Trump continues to face scrutiny, along with some mockery, for insisting during a private reception with congressional leaders on Monday that there were between 3 million and 5 million ballots illegally cast in the election, allowing his Democratic rival Hillary Clinton to win the popular vote by more than 2.8 million votes, although she lost the electoral vote to Trump. The president and his aides have yet to provide any verifiable facts to back up his claim, and analyses of the election found virtually no confirmed cases of voter fraud, let alone millions.
The National Association of Secretaries of State, which represents many of the country's state elections officials, said in a statement on Tuesday: "We are not aware of any evidence that supports the voter fraud claims made by President Trump, but we are open to learning more about the administration's concerns."
Given that studies have shown that cases of in-person voter fraud are exceptionally rare, voting rights activists and others are worried that Trump's unfounded comments could lead to more voter ID laws that they say disenfranchise poor or minority voters, such as the one in North Carolina that was overturned by the Supreme Court last summer.
A Trump adviser told The Washington Post that Trump has been stewing about his popular vote count for weeks and insisting to friends that Clinton benefited from illegal votes in Democratic-leaning states like California. He has mentioned to several of them his interest in launching an investigation into possible voter fraud, said the adviser, who was not authorized to speak publicly.
The adviser went on to frame the tweets as a deeply personal move by Trump reflective of his thinking on the election, and did not have details on whether congressional leaders had been briefed on Trump's desire to have an investigation, although the adviser said Trump did tell them Monday about his broader concerns regarding the election count during a reception at the White House.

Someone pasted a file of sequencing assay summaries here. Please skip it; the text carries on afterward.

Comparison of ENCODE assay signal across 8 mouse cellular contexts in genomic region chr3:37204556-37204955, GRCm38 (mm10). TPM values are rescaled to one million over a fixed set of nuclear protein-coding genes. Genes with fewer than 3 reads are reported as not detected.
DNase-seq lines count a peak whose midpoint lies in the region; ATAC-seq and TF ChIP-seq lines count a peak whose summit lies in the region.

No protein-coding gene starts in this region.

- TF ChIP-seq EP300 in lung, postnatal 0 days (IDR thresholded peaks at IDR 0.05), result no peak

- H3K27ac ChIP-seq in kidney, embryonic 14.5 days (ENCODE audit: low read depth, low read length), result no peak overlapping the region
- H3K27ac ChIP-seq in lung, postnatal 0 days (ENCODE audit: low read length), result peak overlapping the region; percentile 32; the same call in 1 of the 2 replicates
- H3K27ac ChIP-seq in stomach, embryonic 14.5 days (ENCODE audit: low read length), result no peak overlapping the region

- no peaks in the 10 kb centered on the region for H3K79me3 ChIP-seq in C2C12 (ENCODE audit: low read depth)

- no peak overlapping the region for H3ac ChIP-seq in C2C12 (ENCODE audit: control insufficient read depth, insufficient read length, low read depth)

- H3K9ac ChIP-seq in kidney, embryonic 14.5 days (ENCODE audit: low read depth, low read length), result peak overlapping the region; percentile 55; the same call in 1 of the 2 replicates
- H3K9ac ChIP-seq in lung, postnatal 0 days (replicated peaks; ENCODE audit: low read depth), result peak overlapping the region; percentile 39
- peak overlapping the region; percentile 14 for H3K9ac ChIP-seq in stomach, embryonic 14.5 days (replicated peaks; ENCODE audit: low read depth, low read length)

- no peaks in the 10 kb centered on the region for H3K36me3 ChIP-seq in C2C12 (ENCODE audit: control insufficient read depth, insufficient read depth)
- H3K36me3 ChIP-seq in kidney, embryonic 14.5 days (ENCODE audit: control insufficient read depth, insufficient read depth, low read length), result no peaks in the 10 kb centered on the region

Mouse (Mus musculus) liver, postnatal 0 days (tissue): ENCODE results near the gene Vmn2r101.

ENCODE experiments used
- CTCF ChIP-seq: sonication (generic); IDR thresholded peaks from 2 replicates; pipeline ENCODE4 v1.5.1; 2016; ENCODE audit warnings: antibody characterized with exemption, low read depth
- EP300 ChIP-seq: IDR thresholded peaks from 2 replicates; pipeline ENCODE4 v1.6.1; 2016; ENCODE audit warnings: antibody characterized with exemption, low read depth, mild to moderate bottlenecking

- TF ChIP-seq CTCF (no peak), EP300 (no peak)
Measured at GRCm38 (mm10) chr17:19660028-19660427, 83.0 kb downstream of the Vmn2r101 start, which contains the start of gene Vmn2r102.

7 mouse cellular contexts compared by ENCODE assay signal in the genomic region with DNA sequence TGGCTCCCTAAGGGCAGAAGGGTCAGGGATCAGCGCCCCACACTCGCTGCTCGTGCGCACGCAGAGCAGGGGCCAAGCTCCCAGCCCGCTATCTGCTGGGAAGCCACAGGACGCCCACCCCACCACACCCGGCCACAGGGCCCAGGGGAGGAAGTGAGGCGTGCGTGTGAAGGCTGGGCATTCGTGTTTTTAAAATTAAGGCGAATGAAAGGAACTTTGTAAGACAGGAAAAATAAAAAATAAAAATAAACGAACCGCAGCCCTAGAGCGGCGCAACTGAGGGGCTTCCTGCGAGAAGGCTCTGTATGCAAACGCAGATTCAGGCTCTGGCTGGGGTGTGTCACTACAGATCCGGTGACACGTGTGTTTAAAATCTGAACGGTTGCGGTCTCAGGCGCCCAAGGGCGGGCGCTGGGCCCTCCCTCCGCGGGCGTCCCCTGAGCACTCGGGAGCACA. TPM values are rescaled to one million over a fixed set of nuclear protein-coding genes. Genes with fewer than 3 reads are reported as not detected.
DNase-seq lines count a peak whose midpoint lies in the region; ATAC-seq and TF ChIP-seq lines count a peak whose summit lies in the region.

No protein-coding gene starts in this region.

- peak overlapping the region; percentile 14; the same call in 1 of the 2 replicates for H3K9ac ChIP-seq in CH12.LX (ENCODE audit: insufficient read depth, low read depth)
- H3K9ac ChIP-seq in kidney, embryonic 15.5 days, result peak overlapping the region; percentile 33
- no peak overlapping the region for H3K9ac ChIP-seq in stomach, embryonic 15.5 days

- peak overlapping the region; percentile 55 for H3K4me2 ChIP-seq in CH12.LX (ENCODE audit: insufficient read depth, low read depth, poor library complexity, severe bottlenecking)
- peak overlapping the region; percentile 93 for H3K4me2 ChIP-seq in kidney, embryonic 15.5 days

At the Tuesday briefing, White House press secretary Sean Spicer defended Trump's "long-standing belief" and pointed to a study that did not contain the conclusion he said it did. Spicer said there were no plans for an investigation, but left the option open.
"Maybe we will," Spicer said. "We'll see where we go from here, but right now the focus of the president has is on putting Americans back to work."
When pressed again by reports on the possibility of an investigation, Spicer seemed to downplay the prospect, saying "anything is possible."
Such an investigation would likely be led by the president's attorney general at the Justice Department. Trump's pick for the position, Sen. Jeff Sessions, R-Ala., has asserted in the past that voter fraud exists, but he has distanced himself from Trump's claim of millions of fraudulent votes.
"I don't know what the president-elect meant or was thinking when he made that comment or what facts he may have had to justify his statement," Sessions said at his confirmation hearing earlier this month. "I would just say that every election needs to be managed closely and we need to ensure that there is integrity in it. And I do believe we regularly have fraudulent activities occur during election cycles."
Sessions, who has yet to be confirmed, said he had not talked to Trump "about that in any depth or particularly since the election." A spokeswoman for Sessions declined to comment beyond what the senator said at his confirmation hearing. Sessions has been questioned on his handling of a voter fraud case brought against black civil rights activists in Alabama in the 1980s, when he was a U.S. attorney.